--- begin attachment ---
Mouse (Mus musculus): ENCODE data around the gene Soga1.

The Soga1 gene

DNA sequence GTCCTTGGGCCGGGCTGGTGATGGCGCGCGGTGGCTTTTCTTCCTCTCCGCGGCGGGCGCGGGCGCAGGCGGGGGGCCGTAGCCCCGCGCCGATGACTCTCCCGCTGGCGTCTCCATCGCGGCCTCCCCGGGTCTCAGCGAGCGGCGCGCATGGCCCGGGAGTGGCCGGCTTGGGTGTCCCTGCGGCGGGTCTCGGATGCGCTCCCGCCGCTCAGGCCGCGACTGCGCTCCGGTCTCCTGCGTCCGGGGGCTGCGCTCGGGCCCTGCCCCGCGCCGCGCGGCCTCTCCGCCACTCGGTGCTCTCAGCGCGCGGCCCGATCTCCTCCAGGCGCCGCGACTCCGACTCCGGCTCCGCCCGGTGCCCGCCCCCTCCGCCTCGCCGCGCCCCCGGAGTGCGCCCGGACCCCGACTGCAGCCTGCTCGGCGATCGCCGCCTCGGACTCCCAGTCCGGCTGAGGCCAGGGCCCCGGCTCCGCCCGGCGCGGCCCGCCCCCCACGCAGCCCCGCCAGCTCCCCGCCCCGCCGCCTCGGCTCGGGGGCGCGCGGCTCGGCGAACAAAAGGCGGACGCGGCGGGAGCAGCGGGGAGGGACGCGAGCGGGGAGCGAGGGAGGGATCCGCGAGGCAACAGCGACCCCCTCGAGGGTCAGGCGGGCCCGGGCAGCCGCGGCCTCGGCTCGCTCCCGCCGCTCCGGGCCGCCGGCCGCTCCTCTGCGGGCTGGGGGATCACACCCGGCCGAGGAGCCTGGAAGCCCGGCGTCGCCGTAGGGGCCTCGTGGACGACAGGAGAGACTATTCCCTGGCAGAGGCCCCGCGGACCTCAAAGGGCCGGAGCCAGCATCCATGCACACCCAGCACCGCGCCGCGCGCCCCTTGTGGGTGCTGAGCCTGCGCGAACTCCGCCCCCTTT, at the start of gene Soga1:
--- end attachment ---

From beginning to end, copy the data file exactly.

Mouse (Mus musculus): ENCODE data around the gene Soga1.

The Soga1 gene

DNA sequence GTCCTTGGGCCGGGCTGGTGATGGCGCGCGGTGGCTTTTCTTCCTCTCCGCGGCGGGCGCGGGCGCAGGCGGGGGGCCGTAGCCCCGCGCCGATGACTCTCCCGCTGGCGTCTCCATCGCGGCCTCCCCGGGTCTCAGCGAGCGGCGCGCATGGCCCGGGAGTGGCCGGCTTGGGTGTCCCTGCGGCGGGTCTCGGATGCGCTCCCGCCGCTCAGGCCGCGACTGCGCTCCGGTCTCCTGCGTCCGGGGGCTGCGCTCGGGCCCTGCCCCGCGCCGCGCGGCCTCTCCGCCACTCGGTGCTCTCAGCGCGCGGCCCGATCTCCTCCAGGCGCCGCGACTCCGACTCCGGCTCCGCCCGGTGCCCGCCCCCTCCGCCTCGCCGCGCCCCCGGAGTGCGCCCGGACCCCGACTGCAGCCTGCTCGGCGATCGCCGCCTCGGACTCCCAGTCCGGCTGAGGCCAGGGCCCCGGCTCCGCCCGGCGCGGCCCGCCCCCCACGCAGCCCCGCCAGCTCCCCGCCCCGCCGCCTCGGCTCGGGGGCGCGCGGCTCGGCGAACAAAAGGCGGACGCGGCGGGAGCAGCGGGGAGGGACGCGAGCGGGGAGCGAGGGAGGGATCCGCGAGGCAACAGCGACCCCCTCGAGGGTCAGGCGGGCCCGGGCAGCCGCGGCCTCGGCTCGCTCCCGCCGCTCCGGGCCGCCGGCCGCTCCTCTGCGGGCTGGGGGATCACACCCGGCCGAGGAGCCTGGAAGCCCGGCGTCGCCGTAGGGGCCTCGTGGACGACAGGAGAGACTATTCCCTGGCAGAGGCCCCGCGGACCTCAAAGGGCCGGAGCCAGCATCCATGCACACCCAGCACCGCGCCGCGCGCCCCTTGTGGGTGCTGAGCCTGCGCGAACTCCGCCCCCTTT, at the start of gene Soga1: